In 1979, Star Trek: The Motion Picture featured the likes of David Gerrold and Bjo Trimble in small roles, transmitting a subconscious wire that, whatever the film’s faults, this was really an expensive telegram for the fans. Thirty years later, with similar commercial circumstances in place, Vulcan Council Member #1 is played by the notorious hack screenwriter Akiva Goldsman — the no-talent Oscar-winning scribe behind Joel Schumacher’s Batman movies, the man who had the effrontery to butcher both Lost in Space and Asimov, and who was recently reported to be sodomizing Dave King’s excellent novel, The Ha-Ha. If this representative casting doesn’t spell out the Sino-British style handover of the Star Trek franchise from the fans to the hucksters, then perhaps you may not understand that Hollywood has remained quite interested in systematically raping your childhood if it will fill its coffers.

Since comparative points are often the best place to start, let’s just say that J.J. Abrams’s Star Trek isn’t as bad as Star Trek V: The Final Frontier or Star Trek: Nemesis. I realize that’s a bit like telling you that having a dentist rip out your molars without anesthetic is better than getting repeatedly stabbed in the eyeballs. For the undiscriminating fanboy who will lap this movie up without complaint, the film is about as good as Star Trek: The Motion Picture and Star Trek: Insurrection. Which is to say that it isn’t up there with the sublime quartet of Star Trek II: The Wrath of Khan, Star Trek IV: The Voyage Home, Star Trek VI: The Undiscovered Country, and Star Trek: First Contact. It isn’t one of those movies you’re going to geek out about, although Eric Rosenfield and I spent more than an hour in a diner expressing our frustrations about the film’s total misunderstanding of basic science (And neither of us are scientists.) There was a point where the film almost had me, but J.J. Abrams betrayed that trust by having three guys in spacesuits enter into a planet’s atmosphere without burning up. This mesospehre-defying trio eventually land on a drill platform tethered to a space elevator that is floating several thousand feet above the planet’s surface. And even after the considerable wind factor has whisked away the token red shirt, the remaining crew members still manage to duke it out with Romulans while standing on the platform. Which is as improbable as Philippe Petit juggling fifty chainsaws while standing on the wire between the Twin Towers in 1974. The man certainly had skills, but the world has physics.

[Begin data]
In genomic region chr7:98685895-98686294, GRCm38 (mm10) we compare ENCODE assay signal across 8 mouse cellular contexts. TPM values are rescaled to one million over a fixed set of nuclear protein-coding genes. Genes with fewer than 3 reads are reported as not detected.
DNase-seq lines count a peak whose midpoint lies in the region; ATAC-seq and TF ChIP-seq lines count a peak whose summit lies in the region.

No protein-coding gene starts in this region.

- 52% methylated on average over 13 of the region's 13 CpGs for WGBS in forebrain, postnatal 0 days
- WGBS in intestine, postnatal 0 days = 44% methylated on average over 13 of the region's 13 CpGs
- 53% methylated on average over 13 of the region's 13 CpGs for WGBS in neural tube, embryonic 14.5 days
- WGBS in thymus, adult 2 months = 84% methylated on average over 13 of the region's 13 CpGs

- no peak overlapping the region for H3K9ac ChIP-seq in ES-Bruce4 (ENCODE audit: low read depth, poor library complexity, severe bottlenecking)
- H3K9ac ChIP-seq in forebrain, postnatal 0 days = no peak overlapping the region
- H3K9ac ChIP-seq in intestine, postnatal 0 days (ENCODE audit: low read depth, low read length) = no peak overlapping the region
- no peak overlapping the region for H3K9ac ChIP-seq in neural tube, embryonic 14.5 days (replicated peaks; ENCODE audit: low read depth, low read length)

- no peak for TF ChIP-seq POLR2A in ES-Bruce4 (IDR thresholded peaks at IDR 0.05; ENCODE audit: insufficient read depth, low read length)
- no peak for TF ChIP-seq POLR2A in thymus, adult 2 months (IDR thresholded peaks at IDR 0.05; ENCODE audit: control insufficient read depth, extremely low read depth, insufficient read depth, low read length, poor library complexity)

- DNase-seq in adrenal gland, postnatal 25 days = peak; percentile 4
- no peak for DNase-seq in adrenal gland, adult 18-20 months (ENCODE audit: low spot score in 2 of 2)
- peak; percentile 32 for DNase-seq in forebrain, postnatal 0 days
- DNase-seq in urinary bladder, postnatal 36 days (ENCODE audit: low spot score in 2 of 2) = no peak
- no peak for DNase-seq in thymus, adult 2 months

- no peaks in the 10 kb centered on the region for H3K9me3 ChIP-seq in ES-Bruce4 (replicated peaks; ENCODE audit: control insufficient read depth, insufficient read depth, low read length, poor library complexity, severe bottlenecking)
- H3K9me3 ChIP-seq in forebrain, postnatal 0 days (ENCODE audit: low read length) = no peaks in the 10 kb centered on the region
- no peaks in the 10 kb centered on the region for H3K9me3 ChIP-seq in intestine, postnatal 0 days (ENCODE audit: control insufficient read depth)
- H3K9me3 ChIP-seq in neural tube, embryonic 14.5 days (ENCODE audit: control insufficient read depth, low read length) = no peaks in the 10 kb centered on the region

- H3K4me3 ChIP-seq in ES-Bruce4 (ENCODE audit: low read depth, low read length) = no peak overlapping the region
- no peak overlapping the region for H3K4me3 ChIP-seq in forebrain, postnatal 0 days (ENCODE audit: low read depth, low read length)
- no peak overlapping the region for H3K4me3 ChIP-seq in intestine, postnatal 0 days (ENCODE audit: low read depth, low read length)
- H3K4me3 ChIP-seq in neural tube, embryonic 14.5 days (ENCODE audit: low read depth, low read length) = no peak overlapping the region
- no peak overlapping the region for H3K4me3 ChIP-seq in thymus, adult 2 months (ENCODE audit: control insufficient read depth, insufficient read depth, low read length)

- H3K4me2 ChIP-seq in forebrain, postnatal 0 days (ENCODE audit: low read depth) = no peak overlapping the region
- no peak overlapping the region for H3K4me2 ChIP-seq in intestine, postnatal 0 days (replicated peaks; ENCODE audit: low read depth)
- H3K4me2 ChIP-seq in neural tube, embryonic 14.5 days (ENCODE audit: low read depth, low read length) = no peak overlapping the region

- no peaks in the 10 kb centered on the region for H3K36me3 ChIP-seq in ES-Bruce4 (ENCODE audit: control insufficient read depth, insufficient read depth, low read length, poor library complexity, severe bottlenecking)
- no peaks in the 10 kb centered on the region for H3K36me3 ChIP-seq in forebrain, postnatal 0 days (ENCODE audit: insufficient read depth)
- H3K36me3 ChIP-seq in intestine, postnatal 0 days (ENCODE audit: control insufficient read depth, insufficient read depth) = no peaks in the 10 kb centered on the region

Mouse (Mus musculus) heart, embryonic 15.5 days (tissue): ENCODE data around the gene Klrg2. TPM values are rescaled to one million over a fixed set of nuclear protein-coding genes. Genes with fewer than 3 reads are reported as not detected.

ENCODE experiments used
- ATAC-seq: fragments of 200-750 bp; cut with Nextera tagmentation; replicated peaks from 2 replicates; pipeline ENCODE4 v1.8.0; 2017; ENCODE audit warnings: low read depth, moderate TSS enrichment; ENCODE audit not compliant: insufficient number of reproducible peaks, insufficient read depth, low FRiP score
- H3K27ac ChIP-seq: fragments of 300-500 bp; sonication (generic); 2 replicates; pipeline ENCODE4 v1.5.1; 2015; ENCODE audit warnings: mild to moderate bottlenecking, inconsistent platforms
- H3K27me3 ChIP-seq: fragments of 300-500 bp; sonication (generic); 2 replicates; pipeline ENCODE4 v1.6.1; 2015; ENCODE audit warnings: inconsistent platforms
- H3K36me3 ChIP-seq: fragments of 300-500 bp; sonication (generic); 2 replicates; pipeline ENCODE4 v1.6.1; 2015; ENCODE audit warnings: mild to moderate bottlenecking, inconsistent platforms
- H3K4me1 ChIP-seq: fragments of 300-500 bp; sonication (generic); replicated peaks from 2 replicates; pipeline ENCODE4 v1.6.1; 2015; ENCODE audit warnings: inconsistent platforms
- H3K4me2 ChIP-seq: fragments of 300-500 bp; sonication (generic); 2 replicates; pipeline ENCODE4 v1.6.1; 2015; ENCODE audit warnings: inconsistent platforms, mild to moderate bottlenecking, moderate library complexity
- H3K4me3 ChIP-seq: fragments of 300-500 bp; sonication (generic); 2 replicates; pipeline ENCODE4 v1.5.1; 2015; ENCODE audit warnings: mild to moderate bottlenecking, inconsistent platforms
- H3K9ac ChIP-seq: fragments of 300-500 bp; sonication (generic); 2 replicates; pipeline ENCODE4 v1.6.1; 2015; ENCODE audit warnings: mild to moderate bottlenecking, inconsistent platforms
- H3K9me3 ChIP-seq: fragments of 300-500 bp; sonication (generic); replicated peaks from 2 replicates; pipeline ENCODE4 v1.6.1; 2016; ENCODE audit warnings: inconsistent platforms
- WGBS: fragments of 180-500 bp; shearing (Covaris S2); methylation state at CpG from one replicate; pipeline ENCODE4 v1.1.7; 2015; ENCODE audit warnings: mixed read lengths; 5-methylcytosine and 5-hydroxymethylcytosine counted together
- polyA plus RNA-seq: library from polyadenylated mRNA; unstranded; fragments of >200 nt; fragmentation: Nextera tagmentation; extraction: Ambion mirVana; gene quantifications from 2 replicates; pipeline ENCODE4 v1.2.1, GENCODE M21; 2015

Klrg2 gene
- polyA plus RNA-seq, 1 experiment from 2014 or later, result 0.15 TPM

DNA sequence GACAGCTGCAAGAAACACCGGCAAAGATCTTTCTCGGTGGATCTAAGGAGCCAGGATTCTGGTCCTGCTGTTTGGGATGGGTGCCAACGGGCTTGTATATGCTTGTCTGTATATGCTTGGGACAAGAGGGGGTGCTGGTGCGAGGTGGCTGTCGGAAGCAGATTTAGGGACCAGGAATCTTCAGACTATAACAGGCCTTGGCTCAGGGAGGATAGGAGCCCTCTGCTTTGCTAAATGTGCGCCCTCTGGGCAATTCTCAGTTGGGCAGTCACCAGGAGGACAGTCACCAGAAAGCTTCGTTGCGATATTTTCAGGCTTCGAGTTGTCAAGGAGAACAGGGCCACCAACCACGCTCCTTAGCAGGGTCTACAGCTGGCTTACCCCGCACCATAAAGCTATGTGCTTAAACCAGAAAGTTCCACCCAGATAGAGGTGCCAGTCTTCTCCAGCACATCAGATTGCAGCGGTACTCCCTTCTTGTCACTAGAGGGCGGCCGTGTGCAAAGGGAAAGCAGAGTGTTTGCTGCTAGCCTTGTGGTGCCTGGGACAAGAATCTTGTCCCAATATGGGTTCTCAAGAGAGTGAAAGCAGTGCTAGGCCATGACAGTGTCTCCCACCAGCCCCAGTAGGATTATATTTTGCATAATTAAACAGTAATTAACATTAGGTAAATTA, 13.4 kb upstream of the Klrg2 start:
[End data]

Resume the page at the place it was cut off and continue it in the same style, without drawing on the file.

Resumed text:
These fighters don’t contend with wind, even as the planet is in seismic upheaval. Indeed, they perform acrobatics while fighting on the platform. (For those who don’t mind spoilers, Eric has outlined some of the egregious specifics in his review.) When John Rambo leaping off a cliff without so much as a scratch on his body carries more plausibility than a Star Trek movie, you know that the latter has serious narrative issues. (And speaking of cliffs, the scientific discussions involving Kirk’s fingers in the trailer are worth revisiting. This post demolishes the physics and even has Neil deGrasse Tyson showing up in the comments.)

All this is a shame because the new cast, who I’ll get to later, is quite good. But the “every other rule” that used to be applied to the Star Trek movies is no longer valid. And that’s because J.J. Abrams and his team really don’t get Star Trek. I suspect that they don’t even like Star Trek. And let’s face it. Today’s most critically and commercially successful franchises are made by geeks like Sam Raimi and Peter Jackson, not cold and calculating businessmen like J.J. Abrams. If Star Wars: The Phantom Menace served as Lucas’s visceral betrayal to his fans, perhaps epitomized best with the unpardonable Jar Jar Binks, then J.J. Abrams’s Star Trek (a more aloof and uninformed vision than Rick Berman’s) is more of an intellectual betrayal. It has a few good ideas to shake up some of the creaky complacency that has set in, but it still staunches the bloodflow. The film is not outright bad. It’s good that the crew of the Enterprise is carrying on in some form. But what now is ultimately the point? The Star Trek of 1968 was utopian and futuristic. It projected a hokey but earnest progressive vision. And even in television reruns, you could somehow believe that this was a future that could happen. But the Star Trek of the last two decades has been constantly playing catch-up with present-day technologies. Despite the presence of geek outreach representative Simon Pegg in the role of Scotty, this Star Trek is all about the cold hard cash. (And to give you some small sense of the commercial sacrifice, Pegg has shaved off his goatee for this. Apparently, there’s no room for true geeks in this new commercial vision. Nor is there any room for the handicapped. In a move that will surely ire legions of handicapped Star Trek fans, at the end of the film, Captain Christopher Pike is stripped of his command and booted up to admiral because he now sits in a wheelchair. Pike isn’t burned or scarred or given two lights to flash his affirmatives and nays before a magistrate, but he remains quite lucid despite having chowed down a Centurion worm. Which leaves one to wonder why the Americans with Disabilities Act isn’t applicable to the rosy humanitarian goals of the future.)